The way some people talk about peace seems very degrading to me. They talk about it as if it is a trick of the mind. As if we just need to clear the papers off our desk and close our eyes, then—poof!—stress is gone and peace arrives. This is such...
Friend, how is your love for Christ today? Is it warm, vibrant and joyful? Or has your love for Christ grown cold?
If you’ve found that your love for Christ is indeed cold, you need to ask yourself this: Do you have a rich, robust view of your own sin?
Now at first, that question may seem counterproductive. How will considering your sin make you feel anything but worse?
But Jesus has a different take.
In Luke 7:36-50, we find that Jesus has gone to a Pharisee’s house to eat. During the meal, a woman who was well known in the town to be a “sinner” came in, fell at Jesus’ feet, and began washing his feet with her tears and anointing them with oil that would have cost her a great deal of money.
The Pharisee – whose name is Simon – is appalled. He’s appalled at the expensive perfume he thinks this woman has wasted on Jesus. He’s appalled at Jesus for letting this “sinner” touch him.
But Jesus responds to Simon with a simple illustration:
A certain moneylender had two debtors. One owed five hundred denarii, and the other fifty. When they could not pay, he cancelled the debt of both. Now which of them will love him more? (Luke 7:41-42)
When Simon the Pharisee replies, “The one, I suppose, for whom he cancelled the larger debt,” Jesus responds, “You have judged rightly.” (Luke 7:43)
Jesus then takes this illustration and uses it to teach Simon by comparing how differently the woman received him than Simon did in welcoming Jesus into his home. This sinful woman was overcome with love. Simon, however, didn’t even offer Jesus the common courtesy of that day and age: a basin of water for Jesus to wash his feet.
Jesus then concludes the comparison with these convicting words:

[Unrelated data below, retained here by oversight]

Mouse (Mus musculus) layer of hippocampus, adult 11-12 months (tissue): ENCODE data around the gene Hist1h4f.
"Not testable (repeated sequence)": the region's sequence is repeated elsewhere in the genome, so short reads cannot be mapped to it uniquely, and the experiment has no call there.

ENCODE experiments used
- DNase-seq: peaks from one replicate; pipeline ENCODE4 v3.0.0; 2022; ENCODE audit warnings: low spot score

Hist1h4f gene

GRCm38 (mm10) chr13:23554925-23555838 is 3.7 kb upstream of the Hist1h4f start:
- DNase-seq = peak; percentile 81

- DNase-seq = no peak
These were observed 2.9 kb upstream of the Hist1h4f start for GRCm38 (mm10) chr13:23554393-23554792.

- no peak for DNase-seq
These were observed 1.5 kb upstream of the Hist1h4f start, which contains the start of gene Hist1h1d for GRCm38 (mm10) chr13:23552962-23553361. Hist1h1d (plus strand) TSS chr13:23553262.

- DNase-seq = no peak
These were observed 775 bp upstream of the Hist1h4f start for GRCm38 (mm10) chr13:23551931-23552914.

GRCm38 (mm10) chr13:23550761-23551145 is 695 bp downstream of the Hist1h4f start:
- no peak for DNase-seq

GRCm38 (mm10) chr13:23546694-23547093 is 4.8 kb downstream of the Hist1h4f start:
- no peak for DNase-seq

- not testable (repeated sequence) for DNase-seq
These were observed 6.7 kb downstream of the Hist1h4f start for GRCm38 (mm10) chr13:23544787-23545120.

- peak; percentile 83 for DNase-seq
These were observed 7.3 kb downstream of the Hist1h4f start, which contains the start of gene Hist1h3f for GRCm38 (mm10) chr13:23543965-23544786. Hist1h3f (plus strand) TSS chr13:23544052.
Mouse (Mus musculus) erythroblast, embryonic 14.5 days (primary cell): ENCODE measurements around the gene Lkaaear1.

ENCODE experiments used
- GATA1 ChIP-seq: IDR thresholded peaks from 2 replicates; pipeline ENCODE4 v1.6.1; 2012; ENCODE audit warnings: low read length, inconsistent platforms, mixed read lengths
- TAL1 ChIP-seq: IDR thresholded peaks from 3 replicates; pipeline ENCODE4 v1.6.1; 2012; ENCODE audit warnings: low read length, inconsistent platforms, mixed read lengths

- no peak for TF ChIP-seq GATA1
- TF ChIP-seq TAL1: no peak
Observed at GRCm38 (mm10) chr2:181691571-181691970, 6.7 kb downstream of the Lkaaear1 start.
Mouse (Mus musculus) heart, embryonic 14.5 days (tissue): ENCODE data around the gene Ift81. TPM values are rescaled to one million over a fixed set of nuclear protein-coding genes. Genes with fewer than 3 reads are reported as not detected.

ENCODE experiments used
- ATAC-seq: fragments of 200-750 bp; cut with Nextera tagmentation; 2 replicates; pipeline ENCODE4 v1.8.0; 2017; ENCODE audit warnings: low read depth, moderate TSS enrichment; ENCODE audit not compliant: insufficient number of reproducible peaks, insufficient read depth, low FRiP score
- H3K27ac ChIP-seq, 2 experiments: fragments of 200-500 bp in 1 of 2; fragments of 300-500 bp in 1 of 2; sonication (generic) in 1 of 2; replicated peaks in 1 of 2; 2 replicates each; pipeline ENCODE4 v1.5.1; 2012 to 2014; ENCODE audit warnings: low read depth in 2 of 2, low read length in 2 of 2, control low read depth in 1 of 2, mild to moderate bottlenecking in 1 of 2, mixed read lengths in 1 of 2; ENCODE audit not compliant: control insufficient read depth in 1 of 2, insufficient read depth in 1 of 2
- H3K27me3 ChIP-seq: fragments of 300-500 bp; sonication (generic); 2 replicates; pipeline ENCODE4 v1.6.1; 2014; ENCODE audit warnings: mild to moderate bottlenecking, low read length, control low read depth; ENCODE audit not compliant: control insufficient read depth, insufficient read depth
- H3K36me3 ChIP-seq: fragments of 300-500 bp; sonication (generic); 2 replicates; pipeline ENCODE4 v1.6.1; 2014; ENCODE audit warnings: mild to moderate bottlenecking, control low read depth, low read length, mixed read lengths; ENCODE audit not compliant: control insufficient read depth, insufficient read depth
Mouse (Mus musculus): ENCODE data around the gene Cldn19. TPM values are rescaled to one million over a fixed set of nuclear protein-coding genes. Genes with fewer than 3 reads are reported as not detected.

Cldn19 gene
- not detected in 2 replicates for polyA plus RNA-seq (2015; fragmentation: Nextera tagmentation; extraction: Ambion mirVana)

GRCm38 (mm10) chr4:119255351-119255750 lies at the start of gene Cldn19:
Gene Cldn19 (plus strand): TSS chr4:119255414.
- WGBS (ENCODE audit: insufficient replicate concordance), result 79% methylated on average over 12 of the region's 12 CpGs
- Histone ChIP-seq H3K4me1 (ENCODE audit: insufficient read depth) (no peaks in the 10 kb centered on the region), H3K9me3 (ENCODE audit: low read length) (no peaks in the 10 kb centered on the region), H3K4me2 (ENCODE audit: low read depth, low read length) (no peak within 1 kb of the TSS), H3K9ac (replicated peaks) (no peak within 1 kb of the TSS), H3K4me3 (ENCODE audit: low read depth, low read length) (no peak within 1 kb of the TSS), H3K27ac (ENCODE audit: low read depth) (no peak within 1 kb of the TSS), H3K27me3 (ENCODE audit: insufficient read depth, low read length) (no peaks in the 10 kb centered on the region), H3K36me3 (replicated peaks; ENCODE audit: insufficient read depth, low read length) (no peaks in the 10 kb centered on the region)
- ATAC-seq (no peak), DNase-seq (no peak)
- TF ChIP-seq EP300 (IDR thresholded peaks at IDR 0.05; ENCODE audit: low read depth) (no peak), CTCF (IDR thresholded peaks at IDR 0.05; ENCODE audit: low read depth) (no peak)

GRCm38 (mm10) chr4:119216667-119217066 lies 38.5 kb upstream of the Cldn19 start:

Therefore, I tell you, her sins, which are many, are forgiven—for she loved much. But he who is forgiven little loves little. (Luke 7:47)
He who is forgiven little loves little. Those words send shivers down my spine. Do you grasp what Jesus is saying?
- The woman loves Jesus so greatly because she knows that her many, many sins have been forgiven.
- But Simon does not love Jesus because he, as a Pharisee, thinks that he really doesn’t need to be forgiven!
This brings us back to that question: Do you have a rich, robust view of your own sin?
Do you now grasp why it is so important to ask yourself if your love for Christ has gone cold?
The diagnosis Jesus gives to people that don’t love him deeply is that they don’t think they really need to be forgiven! Self-righteousness will breed a cold heart for Jesus.
But on the other side of the coin, what antidote is Jesus prescribing for the heart that’s grown cold? To know how great a sinner you are, so that you know how greatly your Savior has forgiven you!
When you have a rich, robust view of your own sin, you see how desperately you need a Savior and, in turn, you see far, far more clearly how magnificent the grace of Christ is to you in his cross and resurrection!
Understanding the depths of your own sin, then, will not plunge you into further despair but will plunge you into the depths of grace, as you discover how immensely you are loved by Jesus Christ.
And in turn, your love for Christ will increase, growing in warmth, in vibrancy, in joy.
So if your love for Christ has grown cold, take the words of Jesus to heart today:
He who is forgiven little loves little. But he who is forgiven much loves much.